Me:   And is Emily your friend. 

Daisy:   No really.   

Me:   Why not?

Daisy:    Well I wanted to be her friend, and she lets me join in her games sometimes..,

Me:     She lets you join in her games….. 

Daisy:  Yeah, at lunchtime, Emily decides which of the girls are allowed in her gang as she puts it. 

Me:  And you’re not in her gang.    

Daisy:   Well I have joined in a couple of times and I wanted to be her friend, but…….

Me:   But then what????

Daisy:  Well last Monday when I was telling them all about Flamingo Land, Emily told me that I was too sad to be in her gang;  and then she told all the other girls in the gang that they weren’t allowed to talk to me any more.   

Me:    Oh Daisy.  So how did that make you feel?

Daisy:     I cried. 

Me:    So did any of your teachers help. 

Daisy:   No I didn’t cry at school.   Anyone who cries at school gets called a cry baby.   

Me:    What, by Emily?

Daisy:  No by the boys. 

Me:   Right.  So when did you start crying then?   

Daisy:  [looking sheepish] When I’d gone to bed.  I put my head under the pillow so no-one would hear me. 

Me:   What you didn’t even tell your mum? 

Daisy:   No. 

Me:  And then what? 

Daisy:   Well I had this dream. 

Me:   So did that make you feel better?

Daisy:   Not really!

Me:  So what was the dream then?

Daisy:   Well I dreamt that we were all back in Reception and that I’d buried Emily in the sand pit and then me and all the girls in her gang were patting her with our spades until she started crying. 

Me:   Oh Daisy!

Daisy:  It was only in a dream.

Me:  But you’ve been thinking about it all week haven’t you.

Daisy:    Yes.

Me:    And what have you been thinking?   

 

Daisy:  That I hate her and that I want to stamp on her foot.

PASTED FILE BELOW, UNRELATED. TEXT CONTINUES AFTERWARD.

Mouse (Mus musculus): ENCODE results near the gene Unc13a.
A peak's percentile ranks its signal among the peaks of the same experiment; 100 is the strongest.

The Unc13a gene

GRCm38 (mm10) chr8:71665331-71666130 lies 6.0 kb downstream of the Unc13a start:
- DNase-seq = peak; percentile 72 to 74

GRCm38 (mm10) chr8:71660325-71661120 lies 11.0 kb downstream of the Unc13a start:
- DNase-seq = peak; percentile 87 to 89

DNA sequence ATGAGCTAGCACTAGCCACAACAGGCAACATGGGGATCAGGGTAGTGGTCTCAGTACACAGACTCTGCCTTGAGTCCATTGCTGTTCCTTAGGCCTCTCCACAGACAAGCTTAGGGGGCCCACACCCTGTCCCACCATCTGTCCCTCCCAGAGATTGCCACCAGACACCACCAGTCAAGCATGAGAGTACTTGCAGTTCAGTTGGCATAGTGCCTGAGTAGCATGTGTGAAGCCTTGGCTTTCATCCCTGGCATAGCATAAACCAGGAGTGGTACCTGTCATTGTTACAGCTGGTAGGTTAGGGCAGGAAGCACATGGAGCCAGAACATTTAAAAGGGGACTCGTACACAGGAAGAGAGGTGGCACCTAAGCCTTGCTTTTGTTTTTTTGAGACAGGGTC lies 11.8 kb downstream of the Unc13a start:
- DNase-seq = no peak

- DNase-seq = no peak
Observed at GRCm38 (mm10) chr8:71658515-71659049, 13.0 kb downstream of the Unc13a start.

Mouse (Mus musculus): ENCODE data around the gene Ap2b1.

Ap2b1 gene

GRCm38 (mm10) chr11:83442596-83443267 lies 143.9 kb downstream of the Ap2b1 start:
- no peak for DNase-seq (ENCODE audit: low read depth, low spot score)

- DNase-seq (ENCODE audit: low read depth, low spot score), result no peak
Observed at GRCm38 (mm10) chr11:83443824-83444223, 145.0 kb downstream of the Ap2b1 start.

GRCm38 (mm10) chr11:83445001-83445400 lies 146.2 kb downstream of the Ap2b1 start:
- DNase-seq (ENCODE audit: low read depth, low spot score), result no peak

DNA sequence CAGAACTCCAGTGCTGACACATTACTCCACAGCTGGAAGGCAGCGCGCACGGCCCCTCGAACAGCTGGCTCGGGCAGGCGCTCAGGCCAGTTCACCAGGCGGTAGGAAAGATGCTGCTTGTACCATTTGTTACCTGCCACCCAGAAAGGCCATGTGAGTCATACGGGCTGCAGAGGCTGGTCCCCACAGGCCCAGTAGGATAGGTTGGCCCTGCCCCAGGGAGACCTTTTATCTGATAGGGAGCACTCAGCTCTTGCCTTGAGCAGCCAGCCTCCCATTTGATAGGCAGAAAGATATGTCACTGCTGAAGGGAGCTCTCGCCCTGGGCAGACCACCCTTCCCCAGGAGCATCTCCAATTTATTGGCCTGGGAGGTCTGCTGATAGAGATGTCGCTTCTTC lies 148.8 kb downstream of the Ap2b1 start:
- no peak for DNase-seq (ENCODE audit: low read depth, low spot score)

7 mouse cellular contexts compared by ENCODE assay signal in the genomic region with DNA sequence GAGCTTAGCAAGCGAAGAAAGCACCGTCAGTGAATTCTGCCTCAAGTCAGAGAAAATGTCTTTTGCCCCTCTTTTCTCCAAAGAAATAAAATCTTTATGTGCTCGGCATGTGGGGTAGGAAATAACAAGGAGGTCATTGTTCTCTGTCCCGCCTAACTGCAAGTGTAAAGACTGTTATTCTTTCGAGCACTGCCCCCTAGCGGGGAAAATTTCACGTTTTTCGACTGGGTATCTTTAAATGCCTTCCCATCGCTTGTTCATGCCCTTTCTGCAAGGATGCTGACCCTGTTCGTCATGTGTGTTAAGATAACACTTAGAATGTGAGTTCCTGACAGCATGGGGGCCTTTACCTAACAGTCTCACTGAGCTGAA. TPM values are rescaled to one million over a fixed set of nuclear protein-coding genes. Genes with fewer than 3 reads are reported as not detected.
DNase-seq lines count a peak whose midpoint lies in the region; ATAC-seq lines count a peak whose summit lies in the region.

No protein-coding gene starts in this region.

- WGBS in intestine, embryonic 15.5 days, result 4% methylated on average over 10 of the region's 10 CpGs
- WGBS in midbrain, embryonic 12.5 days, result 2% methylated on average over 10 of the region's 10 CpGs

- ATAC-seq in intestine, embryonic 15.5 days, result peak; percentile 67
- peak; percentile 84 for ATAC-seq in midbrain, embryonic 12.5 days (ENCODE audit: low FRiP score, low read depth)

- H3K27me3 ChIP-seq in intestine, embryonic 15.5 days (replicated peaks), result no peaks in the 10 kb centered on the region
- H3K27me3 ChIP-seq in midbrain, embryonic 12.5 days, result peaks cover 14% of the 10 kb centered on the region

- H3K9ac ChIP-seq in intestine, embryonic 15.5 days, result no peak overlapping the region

Me:    And what do you think J thinks about those kinds of thoughts. 

Daisy:    [looks away sheepishly;  slowly says:]   don’t know

Me:   I think you do Daisy because that’s exactly what we’ve been talking about this morning.   What did J think about your dad calling those boys bird-brains.

Daisy:   Wasn’t happy, was he.   

Me:    That’s right, your dad broke Commandment No 6.  He didn’t murder anyone.  But J tells us that breaking Commandment No 6 starts with having bad thoughts about them;  which can lead on to calling them names;  which can lead on to wanting to hurt them;  which could lead on to wanting them dead.   Bad thoughts about people are the first step to murder.    So let me ask you again:  what do you think J makes of your thoughts about Emily?

Daisy:     Not happy I suppose. 

Me:   Not happy at all.  Just like your dad, you’ve broken Commandment No 6.  You’ve not murdered anyone, but J says, you’ve taken the first steps. 

Daisy:    So does that mean I’m not a Christian any more?

Me:    Well do you still believe that J was God and that he died to take the punishment for all your sins.   

Daisy:    Yes, of course.

Me:      Well you’re still a Christian then.

Daisy:    But what about sins that we keep on committing even after we’ve become Christians.

Me:  What you mean like breaking the 10 commandments. 

Daisy:   Yes.   

Me:  And especially Commandment No 6.